Website design and information © WESTWOOD GALLERY NYC


Tue - Sat, 10am - 6pm

262 Bowery, New York, NY 10012


  • Black Facebook Icon
  • Black Instagram Icon

Alan Steele


History finds much of its substance in created objects. Any theory of knowledge which excludes artifacts also excludes history, and leaves out a fundamental and basic understanding of the objects and their attachment to tradition, culture and geography. An anthropologist does not come upon a person until he discovers the artifact, a revelation of local control, something done at a specific place and time. Find an artifact and you encounter a person; find a stone and you do not.

My initial idea was to create a map that would set before me an ordered totality so that ideas and concepts, which are finite and particular, may have a setting in an infinity. In this way local control, preplanning and decisions can be manifested and articulated. This map serves as a yardstick, that by process and its repeated use in measuring would generate a continuum of ideas. Thus, the work would be free to move in an unlimited extension toward the infinite. Allowing ideas to be interpreted in any media, and any dimension.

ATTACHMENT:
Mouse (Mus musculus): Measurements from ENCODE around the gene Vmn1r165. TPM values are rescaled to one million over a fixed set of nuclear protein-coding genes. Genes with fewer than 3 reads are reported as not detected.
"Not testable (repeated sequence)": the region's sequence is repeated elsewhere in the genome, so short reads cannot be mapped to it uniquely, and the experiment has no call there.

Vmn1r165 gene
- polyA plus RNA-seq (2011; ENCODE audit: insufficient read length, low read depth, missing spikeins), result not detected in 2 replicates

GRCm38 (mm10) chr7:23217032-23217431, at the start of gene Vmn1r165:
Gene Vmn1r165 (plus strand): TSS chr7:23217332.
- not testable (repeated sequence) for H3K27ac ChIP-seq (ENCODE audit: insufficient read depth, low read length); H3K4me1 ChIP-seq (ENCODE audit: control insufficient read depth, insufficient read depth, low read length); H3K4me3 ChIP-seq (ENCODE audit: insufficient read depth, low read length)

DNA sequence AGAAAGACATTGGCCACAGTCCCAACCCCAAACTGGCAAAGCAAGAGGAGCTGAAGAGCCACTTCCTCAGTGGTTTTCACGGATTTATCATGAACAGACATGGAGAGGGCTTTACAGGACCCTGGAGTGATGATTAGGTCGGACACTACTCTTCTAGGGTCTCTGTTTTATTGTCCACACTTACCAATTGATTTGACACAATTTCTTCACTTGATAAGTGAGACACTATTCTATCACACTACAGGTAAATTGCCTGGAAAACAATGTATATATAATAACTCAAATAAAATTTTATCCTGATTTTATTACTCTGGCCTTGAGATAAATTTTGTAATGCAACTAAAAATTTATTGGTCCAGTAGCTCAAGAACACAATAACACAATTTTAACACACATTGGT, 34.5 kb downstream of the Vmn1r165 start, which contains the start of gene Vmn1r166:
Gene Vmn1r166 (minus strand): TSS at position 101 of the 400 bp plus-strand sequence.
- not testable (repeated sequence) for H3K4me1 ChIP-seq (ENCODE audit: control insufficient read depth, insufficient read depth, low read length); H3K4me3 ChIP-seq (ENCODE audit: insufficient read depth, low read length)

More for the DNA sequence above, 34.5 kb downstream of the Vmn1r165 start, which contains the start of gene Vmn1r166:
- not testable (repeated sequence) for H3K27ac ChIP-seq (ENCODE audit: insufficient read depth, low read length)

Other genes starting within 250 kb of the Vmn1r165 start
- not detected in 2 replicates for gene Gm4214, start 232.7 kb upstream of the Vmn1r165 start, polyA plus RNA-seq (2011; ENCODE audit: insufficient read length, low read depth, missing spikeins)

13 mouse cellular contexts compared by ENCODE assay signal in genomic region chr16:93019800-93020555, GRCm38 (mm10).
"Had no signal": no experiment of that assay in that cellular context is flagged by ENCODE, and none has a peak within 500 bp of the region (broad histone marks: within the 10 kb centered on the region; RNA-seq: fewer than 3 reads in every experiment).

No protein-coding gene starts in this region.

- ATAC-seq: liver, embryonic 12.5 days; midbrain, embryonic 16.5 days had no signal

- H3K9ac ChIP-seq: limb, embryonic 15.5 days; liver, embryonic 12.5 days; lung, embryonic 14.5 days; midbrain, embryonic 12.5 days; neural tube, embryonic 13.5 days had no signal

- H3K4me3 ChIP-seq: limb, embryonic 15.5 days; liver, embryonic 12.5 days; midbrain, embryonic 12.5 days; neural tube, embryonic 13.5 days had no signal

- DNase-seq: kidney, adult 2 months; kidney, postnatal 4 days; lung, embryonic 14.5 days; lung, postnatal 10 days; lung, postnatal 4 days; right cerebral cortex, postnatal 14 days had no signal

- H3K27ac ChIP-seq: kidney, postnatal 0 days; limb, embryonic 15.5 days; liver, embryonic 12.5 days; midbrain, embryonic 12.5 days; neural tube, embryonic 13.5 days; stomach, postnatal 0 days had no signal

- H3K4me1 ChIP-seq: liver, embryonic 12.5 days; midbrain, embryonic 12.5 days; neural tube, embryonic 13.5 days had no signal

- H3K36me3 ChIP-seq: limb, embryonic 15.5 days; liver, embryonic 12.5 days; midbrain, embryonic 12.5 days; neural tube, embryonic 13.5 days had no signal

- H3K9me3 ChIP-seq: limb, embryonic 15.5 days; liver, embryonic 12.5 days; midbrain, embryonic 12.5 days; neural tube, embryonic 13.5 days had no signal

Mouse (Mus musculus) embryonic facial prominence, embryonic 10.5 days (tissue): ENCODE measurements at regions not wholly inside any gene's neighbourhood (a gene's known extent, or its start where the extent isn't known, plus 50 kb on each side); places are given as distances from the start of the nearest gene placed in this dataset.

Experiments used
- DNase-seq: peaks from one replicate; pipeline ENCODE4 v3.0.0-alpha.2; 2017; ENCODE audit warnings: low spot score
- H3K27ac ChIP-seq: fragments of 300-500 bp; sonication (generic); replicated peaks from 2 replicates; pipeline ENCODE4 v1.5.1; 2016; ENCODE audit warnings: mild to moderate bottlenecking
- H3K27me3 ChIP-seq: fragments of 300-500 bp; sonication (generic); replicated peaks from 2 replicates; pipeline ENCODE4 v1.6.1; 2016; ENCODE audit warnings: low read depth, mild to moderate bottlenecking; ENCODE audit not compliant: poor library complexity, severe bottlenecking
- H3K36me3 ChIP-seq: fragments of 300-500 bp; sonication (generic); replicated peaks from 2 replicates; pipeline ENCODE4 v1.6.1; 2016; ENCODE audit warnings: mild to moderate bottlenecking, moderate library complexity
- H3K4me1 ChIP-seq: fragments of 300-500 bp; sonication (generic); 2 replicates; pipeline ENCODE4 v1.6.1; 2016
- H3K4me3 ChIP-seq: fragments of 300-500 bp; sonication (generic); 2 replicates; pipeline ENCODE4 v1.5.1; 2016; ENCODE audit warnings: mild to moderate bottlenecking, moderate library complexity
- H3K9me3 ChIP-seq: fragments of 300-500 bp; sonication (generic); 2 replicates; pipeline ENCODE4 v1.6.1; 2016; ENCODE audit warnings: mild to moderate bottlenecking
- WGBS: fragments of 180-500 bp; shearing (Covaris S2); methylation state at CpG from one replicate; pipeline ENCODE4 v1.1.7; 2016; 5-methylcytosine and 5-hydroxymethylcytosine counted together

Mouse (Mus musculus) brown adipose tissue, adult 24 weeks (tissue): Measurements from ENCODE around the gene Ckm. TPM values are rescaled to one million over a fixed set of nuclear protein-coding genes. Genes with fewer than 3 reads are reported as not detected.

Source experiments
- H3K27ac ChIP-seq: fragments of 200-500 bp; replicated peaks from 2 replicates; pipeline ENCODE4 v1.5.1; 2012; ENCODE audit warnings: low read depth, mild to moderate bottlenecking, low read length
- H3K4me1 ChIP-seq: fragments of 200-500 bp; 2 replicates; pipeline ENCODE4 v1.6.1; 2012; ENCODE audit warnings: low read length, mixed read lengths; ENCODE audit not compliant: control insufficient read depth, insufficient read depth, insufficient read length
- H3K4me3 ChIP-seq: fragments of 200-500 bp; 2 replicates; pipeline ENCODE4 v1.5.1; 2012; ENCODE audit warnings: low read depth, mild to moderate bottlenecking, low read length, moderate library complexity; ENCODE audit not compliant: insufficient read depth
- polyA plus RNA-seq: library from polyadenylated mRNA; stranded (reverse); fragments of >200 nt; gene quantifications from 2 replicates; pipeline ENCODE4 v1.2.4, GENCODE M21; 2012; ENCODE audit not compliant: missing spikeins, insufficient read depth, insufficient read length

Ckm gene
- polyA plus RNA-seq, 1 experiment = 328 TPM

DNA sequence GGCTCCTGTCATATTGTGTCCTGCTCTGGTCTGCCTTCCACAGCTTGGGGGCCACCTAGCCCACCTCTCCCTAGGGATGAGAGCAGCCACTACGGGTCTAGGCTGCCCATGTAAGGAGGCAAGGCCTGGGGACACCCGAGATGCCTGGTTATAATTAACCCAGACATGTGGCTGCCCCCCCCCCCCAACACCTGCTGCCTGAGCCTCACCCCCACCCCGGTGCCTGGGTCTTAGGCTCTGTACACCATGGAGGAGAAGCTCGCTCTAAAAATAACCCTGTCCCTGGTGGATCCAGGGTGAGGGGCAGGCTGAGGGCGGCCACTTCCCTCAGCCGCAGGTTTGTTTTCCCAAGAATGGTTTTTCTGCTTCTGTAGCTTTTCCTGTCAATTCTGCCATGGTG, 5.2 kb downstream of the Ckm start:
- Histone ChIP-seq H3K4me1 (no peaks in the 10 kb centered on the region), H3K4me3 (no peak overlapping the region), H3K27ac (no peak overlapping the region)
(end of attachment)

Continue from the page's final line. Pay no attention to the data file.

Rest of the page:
The current state of the work has grown into a knowledgeable witness, since its original inception, the evolution of the work has taken on a life of its own. Much of the current process still develops by the process taking it apart and reassembling it. In this way unusual questions can be addressed, lending itself to resolving ideas in drawings, works on paper and fabricated works. Much of the preliminary work is contingent on the fabricated pieces. Though many of the ideas that are worked out beforehand that are developed in the drawings that can be so complex, and that are so contingent on the fabricated pieces or installations they gloss, giving the opportunity to clarify some of those complex issues that they reveal. 

The process is like a circular investigation, the end and the beginning are reciprocal. The work has its own genealogy. The past work exerts its influence on the new work, the new work self-references the past. In this way I wanted to reconcile spontaneity and discipline as two elements in my work. Any ordered totality, sustained only by the process, would be equivalent to what one applies one’s own mind to. Its maintenance and extension are equivalent to what one could mean by one's will.